Then ten of Joseph’s brothers went down to buy grain from Egypt. But Jacob did not send Benjamin, Joseph’s brother, with the others, because he was afraid that harm might come to him…
…They replied, “The man questioned us closely about ourselves and our family. ‘Is your father still living?’ he asked us. ‘Do you have another brother?’ We simply answered his questions. How were we to know he would say, ‘Bring your brother down here’?”…
…Now Joseph gave these instructions to the steward of his house: “Fill the men’s sacks with as much food as they can carry, and put each man’s silver in the mouth of his sack. Then put my cup, the silver one, in the mouth of the youngest one’s sack, along with the silver for his grain.” And he did as Joseph said.
As morning dawned, the men were sent on their way with their donkeys. They had not gone far from the city when Joseph said to his steward, “Go after those men at once, and when you catch up with them, say to them, ‘Why have you repaid good with evil? Isn’t this the cup my master drinks from and also uses for divination? This is a wicked thing you have done.’”
When he caught up with them, he repeated these words to them. But they said to him, “Why does my lord say such things? Far be it from your servants to do anything like that! We even brought back to you from the land of Canaan the silver we found inside the mouths of our sacks. So why would we steal silver or gold from your master’s house? If any of your servants is found to have it, he will die; and the rest of us will become my lord’s slaves.”
“Very well, then,” he said, “let it be as you say. Whoever is found to have it will become my slave; the rest of you will be free from blame.”
Each of them quickly lowered his sack to the ground and opened it. Then the steward proceeded to search, beginning with the oldest and ending with the youngest. And the cup was found in Benjamin’s sack. At this, they tore their clothes. Then they all loaded their donkeys and returned to the city. Genesis 42:3-4, 43:7, 44:1-13 (NIV)
If you like comic books or movies, the sage words of Uncle Ben to young Peter Parker are probably familiar to you, “With great power comes great responsibility.” The two go hand in hand—or they should. Many people enjoy the great power but try and shirk the responsibility.
If you are a dreams do come true person, you’ll like Genesis 42-44. Joseph’s brothers do bow down to him. Joseph makes them squirm. It seems right—as a group, Joseph’s brothers were terrible people—they deserved a little heat from the brother they wronged.
I don’t know about you but a superficial read of these chapters makes Joseph look like a bit of a jerk. Joseph recognized his brothers immediately. Joseph assimilated in to Egyptian culture, speaking Egyptian and 20 years older was unrecognizable to his brothers. Joseph could have skipped to the end at the first meeting. Instead, Joseph put his brothers through some gut wrenching tests.
Back to a movie quote. If you like Sci-fi, you are probably familiar with Kahn’s question to Captain Kirk at the end of Star Trek II, “You know the Klingon proverb, ‘Revenge is a dish best served cold.’?” It’s actually a quote from French literature in 1800’s but the truth still stands. Revenge is best when those who deserve it get it after a long wait, when it’s unsuspected.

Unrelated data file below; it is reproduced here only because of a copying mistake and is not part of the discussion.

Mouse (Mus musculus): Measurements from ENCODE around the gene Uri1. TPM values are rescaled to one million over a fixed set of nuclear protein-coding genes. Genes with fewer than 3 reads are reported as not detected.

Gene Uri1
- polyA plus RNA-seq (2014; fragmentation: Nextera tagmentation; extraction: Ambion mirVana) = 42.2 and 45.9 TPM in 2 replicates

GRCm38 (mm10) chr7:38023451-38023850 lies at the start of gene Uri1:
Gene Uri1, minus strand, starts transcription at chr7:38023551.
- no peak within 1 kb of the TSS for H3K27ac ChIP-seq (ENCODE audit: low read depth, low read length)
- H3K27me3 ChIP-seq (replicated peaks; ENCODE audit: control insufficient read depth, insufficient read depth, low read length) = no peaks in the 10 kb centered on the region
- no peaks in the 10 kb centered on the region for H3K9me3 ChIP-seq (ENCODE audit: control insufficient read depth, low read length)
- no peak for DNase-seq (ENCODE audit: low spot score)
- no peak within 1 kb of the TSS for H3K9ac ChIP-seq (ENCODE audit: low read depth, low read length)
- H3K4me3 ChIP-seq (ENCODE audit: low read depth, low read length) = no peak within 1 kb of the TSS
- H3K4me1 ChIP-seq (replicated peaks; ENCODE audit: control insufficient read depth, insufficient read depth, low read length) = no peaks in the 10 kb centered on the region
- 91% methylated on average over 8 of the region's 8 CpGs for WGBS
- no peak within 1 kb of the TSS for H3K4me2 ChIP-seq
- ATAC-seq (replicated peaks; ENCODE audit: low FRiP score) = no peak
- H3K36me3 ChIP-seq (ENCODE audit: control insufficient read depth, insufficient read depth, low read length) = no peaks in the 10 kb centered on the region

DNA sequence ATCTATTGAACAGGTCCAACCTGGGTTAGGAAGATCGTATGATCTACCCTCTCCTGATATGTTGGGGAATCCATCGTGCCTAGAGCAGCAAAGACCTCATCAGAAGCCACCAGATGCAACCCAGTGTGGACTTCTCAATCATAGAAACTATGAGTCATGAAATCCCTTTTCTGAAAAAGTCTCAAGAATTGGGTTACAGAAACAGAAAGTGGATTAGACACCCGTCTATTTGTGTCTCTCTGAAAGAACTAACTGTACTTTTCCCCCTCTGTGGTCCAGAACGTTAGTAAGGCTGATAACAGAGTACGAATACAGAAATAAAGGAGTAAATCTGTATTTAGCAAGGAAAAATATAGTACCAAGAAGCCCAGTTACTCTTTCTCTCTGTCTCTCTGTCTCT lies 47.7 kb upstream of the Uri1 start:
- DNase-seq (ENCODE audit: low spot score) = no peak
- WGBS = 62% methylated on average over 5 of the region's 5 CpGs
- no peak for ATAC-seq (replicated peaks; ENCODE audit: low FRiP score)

That is the example Joseph has to offer us today. Joseph’s convoluted method seemed mean but his actions had a purpose. That purpose was not revenge. That makes Joseph different.
Let’s work through this equation. Let’s say, your bothers sold you to some slave traders who took you to a distant country. Although a good master purchased you, you remained a slave. Then, your master’s wife lied and you were imprisoned. The prisoner who could get you released forgets to mention you and you stay in jail for 2 more years. THEN—one day you stand in front of Pharaoh and he tells you about his dreams. Suddenly, you become the second most powerful person in the world. A couple of years after that, after royalty and privilege become the norm—your evil, terrible brothers who sold you to the Ishmaelite-traders are bowing in front of you.
I don’t know about you—perhaps your heart is more pure than mine—I’d be tempted to grind on my brothers. Those brothers owed Joseph some skin. They made him suffer just because they were jealous. It would be payback time if I were standing in Joseph’s shoes. The funny thing is, if that happened, we would cheer for Joseph. He deserved it—Joseph deserved his revenge.
Joseph decided to be different.
When asked, “How do you define what being a Christian is?” My friend so aptly answered, “Acting in unusual ways.” Ways so unusual that non-believer can’t help but notice. What qualifies as unusual?
- Loving your enemy.
- Doing good to those who do evil to you.
- Being generous to those who don’t “deserve” generosity.
- Being patient, kind, gentle, meek…
You get the picture.
That is what Joseph did. That’s the example for you and me. Paul had not written the words yet, but Joseph acted them out:
Never pay back evil with more evil.
Do things in such a way that everyone can see you are honorable. Romans 12:17 (NLT)
Let me change Uncle Ben’s quote; With great responsibility, comes great power. The believer’s responsibility is to forgive in the same way God forgives—totally and freely. Forgiveness is powerful. Forgiveness is not a feeling—it’s an action. Forgiveness empowers the one offering it to live a life free of bitterness, pain and resentment.
Forgiveness makes the believer unusual.
Father, help me be unusual today. When my desires well up in my heart, remind me of the forgiveness You gave to me when I deserved only punishment. Make me different. Make me a light to those in darkness.
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